Notices
Results 1 to 7 of 7

Thread: Products as services

  1. #1 Products as services 
    Time Lord
    Join Date
    Apr 2008
    Posts
    5,305
    I've heard mention of an economic trend wherein products become services. I guess an old example is consumers renting the actual telephone, and phone company periodically repairing or upgrading the device itself. Modern examples: most software and operating systems, patented GM crops.

    Why does this occur? Is it more common now?


    A pong by any other name is still a pong. -williampinn
    Reply With Quote  
     

  2.  
     

  3. #2 Re: Products as services 
    Forum Freshman hero_hont's Avatar
    Join Date
    Aug 2010
    Location
    sfsgfg
    Posts
    5
    Quote Originally Posted by Pong
    I've heard mention of an economic trend wherein products become services. I guess an old example is consumers renting the actual telephone, and phone company periodically repairing or upgrading the device itself. Modern examples: most software and operating systems, patented GM crops.

    Why does this occur? Is it more common now?
    hih, I thinks you.
    But, most software and systems, at company have got a the designer write code.
    They have worked very wonderful.We can learn it.

    -------------------
    Vietnam Travel, Vietnam tours-Vietnam beaches- Saigon hotels & restaurants


    Reply With Quote  
     

  4. #3  
    Time Lord
    Join Date
    Mar 2007
    Posts
    8,046
    I think it happens most often, as you mention: when the product requires continual services. Software has to be upgraded and debugged. Phone lines have to be maintained.

    I don't know. A lot of people like to lease cars instead of buy them. Maybe it's because it saves you from having to assume all the risk when you buy something, which is nice as products become increasingly complicated and increasingly prone to failure. I know I breathe a sigh of relief every time I think my laptop is about to have a problem and doesn't. The warranty is up, and I don't want to suddenly be out ~900 bucks just cause of bad luck.
    Reply With Quote  
     

  5. #4  
    Universal Mind John Galt's Avatar
    Join Date
    Jul 2005
    Posts
    14,169
    If you sell a product you get income in one hit.

    If you sell a service you generally get repeated income.

    Service has more value added than products alone.
    Reply With Quote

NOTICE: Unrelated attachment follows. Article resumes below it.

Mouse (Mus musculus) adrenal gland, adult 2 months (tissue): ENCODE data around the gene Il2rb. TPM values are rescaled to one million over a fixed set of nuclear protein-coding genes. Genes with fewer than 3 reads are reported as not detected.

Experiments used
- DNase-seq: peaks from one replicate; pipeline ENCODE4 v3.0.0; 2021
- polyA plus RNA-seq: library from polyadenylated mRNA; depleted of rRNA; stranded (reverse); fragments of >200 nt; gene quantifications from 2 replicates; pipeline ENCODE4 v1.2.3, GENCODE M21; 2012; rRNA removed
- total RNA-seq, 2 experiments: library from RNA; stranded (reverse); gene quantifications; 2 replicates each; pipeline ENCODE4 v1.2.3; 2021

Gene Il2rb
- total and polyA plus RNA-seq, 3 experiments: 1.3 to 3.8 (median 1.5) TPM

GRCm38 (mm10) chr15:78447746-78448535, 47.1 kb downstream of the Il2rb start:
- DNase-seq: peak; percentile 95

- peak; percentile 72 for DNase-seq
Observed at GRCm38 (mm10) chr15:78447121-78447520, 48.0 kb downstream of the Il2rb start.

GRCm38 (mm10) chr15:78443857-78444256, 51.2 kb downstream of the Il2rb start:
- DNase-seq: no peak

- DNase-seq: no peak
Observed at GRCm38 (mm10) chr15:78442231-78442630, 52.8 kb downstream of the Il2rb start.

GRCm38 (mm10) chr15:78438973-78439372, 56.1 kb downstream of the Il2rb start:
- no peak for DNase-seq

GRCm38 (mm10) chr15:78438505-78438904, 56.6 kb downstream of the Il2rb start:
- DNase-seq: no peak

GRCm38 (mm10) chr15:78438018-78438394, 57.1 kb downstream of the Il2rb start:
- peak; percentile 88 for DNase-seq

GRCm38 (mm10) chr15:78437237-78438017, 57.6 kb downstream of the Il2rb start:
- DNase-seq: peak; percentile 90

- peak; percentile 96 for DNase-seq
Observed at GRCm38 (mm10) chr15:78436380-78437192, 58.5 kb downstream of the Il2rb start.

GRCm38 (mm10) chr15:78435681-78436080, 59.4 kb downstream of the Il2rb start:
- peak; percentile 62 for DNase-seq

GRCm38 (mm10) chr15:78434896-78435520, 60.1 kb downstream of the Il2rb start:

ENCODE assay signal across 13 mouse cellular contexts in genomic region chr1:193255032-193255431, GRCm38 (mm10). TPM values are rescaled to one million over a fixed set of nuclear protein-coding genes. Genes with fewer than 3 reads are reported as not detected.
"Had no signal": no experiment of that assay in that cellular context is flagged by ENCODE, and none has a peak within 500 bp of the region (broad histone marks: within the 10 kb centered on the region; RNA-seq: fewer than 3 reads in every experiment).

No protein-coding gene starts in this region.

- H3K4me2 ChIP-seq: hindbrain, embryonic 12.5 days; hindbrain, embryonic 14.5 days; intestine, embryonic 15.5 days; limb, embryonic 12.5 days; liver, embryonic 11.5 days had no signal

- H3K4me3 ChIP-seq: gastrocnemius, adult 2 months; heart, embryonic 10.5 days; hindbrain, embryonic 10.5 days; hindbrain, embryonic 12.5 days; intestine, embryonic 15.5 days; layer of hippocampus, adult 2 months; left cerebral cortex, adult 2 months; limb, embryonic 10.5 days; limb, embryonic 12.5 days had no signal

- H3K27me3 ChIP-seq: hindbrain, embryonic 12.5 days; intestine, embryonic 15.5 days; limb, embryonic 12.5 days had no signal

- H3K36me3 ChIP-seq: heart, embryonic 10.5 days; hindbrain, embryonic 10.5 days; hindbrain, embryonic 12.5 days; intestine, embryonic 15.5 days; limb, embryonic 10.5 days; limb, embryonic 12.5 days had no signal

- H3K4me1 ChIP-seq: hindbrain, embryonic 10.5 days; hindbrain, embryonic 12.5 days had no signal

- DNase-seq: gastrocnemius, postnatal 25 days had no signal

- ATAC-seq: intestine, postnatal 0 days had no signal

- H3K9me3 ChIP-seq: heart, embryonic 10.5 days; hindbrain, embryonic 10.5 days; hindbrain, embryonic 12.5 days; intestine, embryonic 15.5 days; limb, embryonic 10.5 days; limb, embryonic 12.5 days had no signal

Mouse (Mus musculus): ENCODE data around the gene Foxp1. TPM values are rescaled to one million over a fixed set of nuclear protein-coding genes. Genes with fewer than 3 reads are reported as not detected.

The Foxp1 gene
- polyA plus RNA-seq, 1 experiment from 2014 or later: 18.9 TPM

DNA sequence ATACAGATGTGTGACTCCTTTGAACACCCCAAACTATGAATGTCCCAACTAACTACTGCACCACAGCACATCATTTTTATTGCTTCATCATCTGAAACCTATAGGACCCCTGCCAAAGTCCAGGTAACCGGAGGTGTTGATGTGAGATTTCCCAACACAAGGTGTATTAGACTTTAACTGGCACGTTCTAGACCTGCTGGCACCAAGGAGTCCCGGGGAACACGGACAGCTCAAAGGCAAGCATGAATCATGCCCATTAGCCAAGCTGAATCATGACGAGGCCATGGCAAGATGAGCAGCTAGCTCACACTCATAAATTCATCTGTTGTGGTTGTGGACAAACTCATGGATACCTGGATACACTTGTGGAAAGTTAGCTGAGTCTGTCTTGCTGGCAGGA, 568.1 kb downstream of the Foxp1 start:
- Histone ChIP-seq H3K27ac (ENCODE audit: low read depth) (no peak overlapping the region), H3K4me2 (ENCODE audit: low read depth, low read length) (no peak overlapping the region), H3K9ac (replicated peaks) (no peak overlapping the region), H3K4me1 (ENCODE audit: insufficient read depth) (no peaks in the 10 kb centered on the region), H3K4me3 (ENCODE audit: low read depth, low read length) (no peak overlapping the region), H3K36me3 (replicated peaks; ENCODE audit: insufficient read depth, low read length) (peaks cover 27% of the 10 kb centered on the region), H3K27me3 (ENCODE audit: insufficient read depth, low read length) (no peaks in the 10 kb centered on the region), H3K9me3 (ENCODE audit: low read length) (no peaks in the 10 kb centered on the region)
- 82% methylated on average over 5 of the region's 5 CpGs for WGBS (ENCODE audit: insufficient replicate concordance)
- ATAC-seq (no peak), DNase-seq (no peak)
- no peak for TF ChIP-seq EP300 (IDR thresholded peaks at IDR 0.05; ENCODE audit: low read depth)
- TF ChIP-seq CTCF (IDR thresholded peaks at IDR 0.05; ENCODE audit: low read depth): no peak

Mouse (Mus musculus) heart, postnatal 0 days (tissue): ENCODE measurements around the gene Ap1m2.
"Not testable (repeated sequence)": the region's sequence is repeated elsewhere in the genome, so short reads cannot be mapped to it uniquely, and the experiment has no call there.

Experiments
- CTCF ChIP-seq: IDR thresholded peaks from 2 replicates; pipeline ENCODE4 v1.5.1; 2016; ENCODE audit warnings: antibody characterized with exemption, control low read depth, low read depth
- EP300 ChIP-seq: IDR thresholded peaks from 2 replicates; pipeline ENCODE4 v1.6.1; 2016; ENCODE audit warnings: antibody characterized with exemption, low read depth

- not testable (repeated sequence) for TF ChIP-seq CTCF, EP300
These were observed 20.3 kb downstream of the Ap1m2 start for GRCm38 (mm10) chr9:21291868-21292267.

6. #5  
    Forum Freshman
    Join Date
    Aug 2010
    Posts
    22
    @ Ophiolite

    I would disagree with that. You seem to inconsistently define the time frame in which you sell a product and a service. A one off sale of a telephone could in theory generate as much income as a one off sale of telephone repair services if your phone broke down and you decided to call a private company to repair it for you.

    I would instead argue that sale of a product involves exchange of property rights, whereas sale of services do not.

    X
    Reply With Quote  
     

  7. #6  
    Time Lord
    Join Date
    Mar 2007
    Posts
    8,046
    This is kind of hard to define, because the creation of a product is a service. I think companies try for repeat sales whenever or however they can get them. If auto-mobile manufacture were a monopoly, they'd probably design their cars to wear out in as short a duration as possible in order to force us to buy new ones again.

    So.... if you see a trend toward forcing people to keep re-buying, I'd say that indicates an increase in monopolization, or oligopolization.
    Reply With Quote  
     

  8. #7  
    Universal Mind John Galt's Avatar
    Join Date
    Jul 2005
    Posts
    14,169
    Quote Originally Posted by evilwill32
    @ Ophiolite

    I would disagree with that. You seem to inconsistently define the time frame in which you sell a product and a service.
    Not so. I don't define the time frame at all, so I can hardly define it inconsistently. Service sales offer the possibility of repeat sales, over an extended period of time.


    Quote Originally Posted by evilwill32
    A one off sale of a telephone could in theory generate as much income as a one off sale of telephone repair services if your phone broke down and you decided to call a private company to repair it for you.
    So?
    I am addressing the situation, proposed by the OP, that products - in this case the telephone - are packaged with services - in this case repair and maintenance - so that the gross and net incomes are greater.

    Quote Originally Posted by evilwill32
    I would instead argue that sale of a product involves exchange of property rights, whereas sale of services do not.
    No one is disagreeing. So what?
    Reply With Quote  
     

Bookmarks
Bookmarks
Posting Permissions
  • You may not post new threads
  • You may not post replies
  • You may not post attachments
  • You may not edit your posts
  •